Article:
The adoption of glyphosate has been facilitated, at least in part, by it's relative lack of soil activity (Miller et al. 2013; Zhou et al. 2006). Glyphosate can become tightly adsorbed to soil particles (depending on clay and organic matter content, pH, cation exchange capacity, etc...), thereby reducing the potential for crop injury via root uptake. The ability of glyphosate to bind to soil also contributes to it's reduced efficacy in certain situations. Specifically, dust that settles on weed leaf surfaces (Figure 1) can negatively impact glyphosate performance due to binding/inactivation.
Figure 1. Dirt on field bindweed (Convolvulus arvensis) leaves
The detrimental effects of dust on glyphosate performance have been described by Zhou et al. (2006) and Boerboom et al. 2006). Results from Zhou et al. (2006) showed that dust applied to the surface of eastern black (Solanum ptychanthum) and hairy (Solanum sarrachoides) nightshades reduced weed control, with greater amounts of dust resulting in greater reductions in herbicide efficacy (Figure 2). In a study conducted by Boerboom et al. (2006), dust was deposited over the tops of plots of common lambsquarters (Chenopodium album); water was then used to remove the dust treatment from ½ of the plots prior to a glyphosate application. Similar to the results achieved by Zhou et al. (2006), the occurrence of dust visually reduced common lambsquarters control (relative to the plots where the dust had been washed away). Results from both sets of studies show that dust generation has the potential to significantly impact glyphosate performance'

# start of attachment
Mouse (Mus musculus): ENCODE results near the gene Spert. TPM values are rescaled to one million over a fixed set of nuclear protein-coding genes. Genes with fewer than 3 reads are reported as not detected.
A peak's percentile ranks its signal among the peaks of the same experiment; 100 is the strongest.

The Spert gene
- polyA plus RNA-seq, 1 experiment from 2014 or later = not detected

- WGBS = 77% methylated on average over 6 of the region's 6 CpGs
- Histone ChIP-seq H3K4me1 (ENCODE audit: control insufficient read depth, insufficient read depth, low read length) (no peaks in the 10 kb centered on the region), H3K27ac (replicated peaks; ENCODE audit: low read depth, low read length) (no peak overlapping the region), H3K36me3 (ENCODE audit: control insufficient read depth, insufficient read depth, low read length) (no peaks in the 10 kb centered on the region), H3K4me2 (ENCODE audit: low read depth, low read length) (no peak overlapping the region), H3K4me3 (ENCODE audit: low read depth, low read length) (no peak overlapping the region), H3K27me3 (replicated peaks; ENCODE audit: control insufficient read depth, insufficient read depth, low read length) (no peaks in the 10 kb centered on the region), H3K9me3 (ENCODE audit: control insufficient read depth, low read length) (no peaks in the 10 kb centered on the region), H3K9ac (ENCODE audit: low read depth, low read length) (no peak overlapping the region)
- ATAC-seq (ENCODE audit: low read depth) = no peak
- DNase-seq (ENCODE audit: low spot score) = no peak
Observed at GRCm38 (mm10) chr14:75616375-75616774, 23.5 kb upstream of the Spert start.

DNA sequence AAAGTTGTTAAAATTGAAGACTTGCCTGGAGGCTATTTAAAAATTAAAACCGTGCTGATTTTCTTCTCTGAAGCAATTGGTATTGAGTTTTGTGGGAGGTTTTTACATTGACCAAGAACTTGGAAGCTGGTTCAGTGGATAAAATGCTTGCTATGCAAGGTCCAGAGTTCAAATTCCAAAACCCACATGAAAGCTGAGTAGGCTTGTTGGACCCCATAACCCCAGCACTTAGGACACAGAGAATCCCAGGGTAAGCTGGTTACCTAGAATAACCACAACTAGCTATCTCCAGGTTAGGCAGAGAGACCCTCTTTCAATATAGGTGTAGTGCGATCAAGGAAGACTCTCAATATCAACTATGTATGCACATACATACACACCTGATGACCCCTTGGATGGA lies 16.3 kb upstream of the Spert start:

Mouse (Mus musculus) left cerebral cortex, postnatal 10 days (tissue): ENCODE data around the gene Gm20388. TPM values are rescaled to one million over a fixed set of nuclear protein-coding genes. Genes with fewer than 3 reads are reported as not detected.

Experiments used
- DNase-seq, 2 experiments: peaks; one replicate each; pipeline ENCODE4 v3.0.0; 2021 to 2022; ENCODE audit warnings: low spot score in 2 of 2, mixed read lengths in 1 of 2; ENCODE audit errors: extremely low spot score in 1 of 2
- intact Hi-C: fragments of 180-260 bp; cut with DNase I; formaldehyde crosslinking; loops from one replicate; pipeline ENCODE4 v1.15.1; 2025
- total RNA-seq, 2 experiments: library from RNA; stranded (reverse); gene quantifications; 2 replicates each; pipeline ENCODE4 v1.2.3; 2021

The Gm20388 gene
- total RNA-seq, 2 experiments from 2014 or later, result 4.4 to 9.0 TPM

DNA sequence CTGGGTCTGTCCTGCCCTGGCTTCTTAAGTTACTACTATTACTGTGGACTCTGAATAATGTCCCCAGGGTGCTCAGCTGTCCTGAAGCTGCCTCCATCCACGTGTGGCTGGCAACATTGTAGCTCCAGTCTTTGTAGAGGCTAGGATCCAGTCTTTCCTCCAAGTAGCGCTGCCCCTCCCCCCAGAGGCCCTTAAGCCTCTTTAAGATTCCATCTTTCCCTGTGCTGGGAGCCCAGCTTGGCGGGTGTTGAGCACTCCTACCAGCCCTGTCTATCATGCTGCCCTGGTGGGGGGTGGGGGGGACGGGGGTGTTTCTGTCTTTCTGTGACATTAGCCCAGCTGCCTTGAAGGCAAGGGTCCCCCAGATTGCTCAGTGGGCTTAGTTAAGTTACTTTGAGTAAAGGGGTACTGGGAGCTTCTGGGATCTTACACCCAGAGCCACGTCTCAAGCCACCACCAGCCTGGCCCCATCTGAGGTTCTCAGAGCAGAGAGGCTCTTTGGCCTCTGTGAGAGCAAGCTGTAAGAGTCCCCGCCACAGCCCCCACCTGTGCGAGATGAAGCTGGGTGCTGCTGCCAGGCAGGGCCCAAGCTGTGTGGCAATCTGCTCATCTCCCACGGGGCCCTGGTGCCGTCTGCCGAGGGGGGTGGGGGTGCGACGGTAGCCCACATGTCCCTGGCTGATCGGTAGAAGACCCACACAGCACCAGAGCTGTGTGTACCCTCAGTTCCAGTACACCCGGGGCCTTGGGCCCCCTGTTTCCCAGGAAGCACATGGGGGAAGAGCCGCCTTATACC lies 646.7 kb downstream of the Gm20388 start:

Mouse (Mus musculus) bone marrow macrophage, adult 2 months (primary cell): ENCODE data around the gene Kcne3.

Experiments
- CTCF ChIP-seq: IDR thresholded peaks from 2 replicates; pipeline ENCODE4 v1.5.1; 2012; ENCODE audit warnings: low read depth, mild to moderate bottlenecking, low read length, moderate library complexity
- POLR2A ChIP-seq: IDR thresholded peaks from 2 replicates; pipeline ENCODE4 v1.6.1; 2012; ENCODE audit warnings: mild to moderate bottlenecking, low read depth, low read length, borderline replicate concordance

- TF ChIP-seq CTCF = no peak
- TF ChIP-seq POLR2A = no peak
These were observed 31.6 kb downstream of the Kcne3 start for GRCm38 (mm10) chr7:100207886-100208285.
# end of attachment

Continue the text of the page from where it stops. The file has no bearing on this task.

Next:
Figure 2. Percent reduction in weed control by glyphosate as affected by the rate of a silty clay dust applied to the leaves of two nightshade species. Greater numbers on the Y-axis indicated greater reductions in control.